Questioning can help us identify the fears that may be influencing decisions and behaviors. “It can be hard to figure out what you’re really afraid of,” says Khemaridh Hy, a popular blogger and podcaster who CNN has dubbed “an Oprah for millennials.” “But often, once you do identify it and verbalize it—for instance, the fear that I’ll end up broke or dead or both—you can start to come to grips with it.”

Phil Keoghan, a lifelong adventurer and fear conqueror who hosts the television series The Amazing Race, agrees that asking probing questions about one’s fears is a good starting point for overcoming them. Keoghan has coached people to help them conquer a range of fears (from the fear of heights to the fear of sharks), and he says he often begins by asking: What is your earliest memory of this fear? How do you react to it? What has it kept you from doing? How might things change if you were able to overcome this fear? In dissecting the fear, “we talk about the irrationality of it—and about real versus imagined risks,” he says.

Notice Keoghan’s last two questions focus on the positive benefits of overcoming a fear. The life coach Curt Rosengren points out that it’s critical to emphasize the Why? when trying to overcome fears—as in, Why would I want to do this thing or make this choice, even though it scares me? “Rather than focusing on what you are going to do (the thing inducing the fear), focus on the positive energy of the desired outcome,” Rosengren advises. That outcome may be a personal benefit or it might involve having a positive impact on others. Either way, when the answer to Why am I doing this? is about making a difference, “that inspires you and pulls you forward”—and it becomes easier to move past the fear.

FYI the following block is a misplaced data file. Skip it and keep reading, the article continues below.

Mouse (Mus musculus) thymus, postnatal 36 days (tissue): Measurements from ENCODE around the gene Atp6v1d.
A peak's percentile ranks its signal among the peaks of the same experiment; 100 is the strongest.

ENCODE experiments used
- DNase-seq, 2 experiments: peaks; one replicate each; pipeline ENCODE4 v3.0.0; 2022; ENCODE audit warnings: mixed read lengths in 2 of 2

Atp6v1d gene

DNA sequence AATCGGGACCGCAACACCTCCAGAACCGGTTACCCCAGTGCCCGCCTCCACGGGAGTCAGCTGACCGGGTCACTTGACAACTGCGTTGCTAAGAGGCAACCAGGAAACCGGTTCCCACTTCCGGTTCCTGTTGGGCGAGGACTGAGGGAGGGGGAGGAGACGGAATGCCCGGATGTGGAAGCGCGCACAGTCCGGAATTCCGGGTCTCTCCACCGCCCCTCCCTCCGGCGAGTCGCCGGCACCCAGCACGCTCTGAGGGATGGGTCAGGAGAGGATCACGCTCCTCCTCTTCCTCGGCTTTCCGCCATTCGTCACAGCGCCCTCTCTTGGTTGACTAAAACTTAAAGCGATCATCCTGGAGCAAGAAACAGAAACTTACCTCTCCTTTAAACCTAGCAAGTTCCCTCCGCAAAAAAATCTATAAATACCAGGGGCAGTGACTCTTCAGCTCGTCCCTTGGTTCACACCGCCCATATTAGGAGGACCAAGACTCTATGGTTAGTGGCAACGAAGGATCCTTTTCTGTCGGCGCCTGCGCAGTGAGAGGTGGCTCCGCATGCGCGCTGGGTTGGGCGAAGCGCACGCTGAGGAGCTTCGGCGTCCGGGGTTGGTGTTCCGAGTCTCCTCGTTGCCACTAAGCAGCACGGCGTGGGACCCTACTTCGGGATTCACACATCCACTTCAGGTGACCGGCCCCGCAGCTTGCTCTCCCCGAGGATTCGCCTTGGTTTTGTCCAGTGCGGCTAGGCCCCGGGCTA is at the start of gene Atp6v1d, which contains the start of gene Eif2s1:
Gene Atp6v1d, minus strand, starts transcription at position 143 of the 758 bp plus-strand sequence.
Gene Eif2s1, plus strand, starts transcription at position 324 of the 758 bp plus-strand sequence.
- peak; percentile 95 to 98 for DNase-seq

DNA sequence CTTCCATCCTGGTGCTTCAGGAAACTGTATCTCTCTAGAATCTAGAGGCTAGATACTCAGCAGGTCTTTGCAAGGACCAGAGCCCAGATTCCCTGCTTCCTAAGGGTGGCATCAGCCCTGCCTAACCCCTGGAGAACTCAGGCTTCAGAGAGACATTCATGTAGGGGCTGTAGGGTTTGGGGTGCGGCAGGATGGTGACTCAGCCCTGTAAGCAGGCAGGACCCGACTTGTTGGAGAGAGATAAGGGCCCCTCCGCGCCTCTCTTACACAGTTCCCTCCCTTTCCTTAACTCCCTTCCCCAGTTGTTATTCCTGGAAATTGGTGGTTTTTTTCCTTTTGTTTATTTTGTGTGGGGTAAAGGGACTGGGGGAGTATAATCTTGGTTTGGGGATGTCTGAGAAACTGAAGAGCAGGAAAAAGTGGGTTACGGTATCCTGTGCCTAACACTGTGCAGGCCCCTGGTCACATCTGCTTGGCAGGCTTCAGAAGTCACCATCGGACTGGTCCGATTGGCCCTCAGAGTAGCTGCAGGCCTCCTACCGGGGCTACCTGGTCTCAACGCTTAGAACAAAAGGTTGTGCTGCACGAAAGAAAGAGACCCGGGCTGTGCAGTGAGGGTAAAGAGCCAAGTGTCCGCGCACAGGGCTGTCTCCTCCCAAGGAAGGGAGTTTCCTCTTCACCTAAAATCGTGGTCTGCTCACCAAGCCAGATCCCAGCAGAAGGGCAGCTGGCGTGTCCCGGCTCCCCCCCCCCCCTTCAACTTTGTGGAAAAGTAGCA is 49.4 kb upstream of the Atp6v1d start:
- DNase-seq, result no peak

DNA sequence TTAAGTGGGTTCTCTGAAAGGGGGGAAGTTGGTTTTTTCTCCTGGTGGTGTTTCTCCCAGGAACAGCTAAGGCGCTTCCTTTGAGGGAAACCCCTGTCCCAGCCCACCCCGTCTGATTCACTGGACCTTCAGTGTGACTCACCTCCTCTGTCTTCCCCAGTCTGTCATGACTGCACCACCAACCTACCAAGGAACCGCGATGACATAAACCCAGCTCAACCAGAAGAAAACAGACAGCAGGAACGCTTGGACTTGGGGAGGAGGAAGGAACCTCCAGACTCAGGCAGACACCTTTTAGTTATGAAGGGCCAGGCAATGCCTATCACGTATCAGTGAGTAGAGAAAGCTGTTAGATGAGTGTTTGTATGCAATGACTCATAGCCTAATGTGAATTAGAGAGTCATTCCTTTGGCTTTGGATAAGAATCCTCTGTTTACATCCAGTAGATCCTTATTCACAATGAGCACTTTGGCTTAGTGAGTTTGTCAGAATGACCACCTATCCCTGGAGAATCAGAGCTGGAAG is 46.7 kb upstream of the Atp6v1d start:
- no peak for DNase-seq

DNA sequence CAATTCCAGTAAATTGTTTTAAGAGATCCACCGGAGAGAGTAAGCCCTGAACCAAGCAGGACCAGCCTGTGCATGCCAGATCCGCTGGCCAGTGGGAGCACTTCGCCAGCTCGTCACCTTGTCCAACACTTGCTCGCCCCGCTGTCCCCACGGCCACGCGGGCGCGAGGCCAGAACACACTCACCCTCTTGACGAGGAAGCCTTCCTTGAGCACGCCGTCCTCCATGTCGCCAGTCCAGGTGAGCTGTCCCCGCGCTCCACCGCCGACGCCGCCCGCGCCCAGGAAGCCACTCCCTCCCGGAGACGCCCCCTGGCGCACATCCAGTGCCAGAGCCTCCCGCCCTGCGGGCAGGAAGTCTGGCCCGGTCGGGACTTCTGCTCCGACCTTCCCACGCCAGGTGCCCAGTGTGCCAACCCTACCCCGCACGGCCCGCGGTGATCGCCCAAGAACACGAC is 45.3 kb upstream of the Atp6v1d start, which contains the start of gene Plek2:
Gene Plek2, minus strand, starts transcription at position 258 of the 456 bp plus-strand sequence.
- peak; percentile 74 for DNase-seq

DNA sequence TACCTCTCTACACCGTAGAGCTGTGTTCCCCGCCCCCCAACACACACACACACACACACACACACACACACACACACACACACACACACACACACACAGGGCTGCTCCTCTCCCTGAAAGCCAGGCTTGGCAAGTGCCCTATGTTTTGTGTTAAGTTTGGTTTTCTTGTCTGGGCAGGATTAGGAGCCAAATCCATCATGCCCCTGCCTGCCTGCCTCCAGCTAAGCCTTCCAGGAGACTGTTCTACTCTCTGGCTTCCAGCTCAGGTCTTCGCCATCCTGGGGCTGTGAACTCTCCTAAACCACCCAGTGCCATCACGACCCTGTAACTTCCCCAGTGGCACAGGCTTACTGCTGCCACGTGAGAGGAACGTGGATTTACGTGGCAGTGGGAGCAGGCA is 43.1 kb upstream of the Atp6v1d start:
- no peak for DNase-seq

When you’re deciding on a possibility that makes you uneasy, focus on the positive feelings associated with taking a risk. Adam Hansen, coauthor of Outsmart Your Instincts, suggests clients ask themselves: Within this scary possibility, what excites me?

But it’s also important to examine the negative feelings that may be associated with taking a risk—which can be based on legitimate concerns about what might go wrong if you pursue a risky possibility. Rather than avoiding thinking about these, it’s generally better to come right out and ask: What is the worst that could happen?

That’s a familiar question and a fairly basic one—but that doesn’t make it any less valuable. The question is a favorite of not only professional risk managers but coaches and psychologists as well.

And though it may seem like a negative question because it evokes worst-case imaginings, as long as it is paired with a more positive follow-up question—And how would I recover from that?—it can actually end up lessening your fears and giving you the confidence to take on the risk.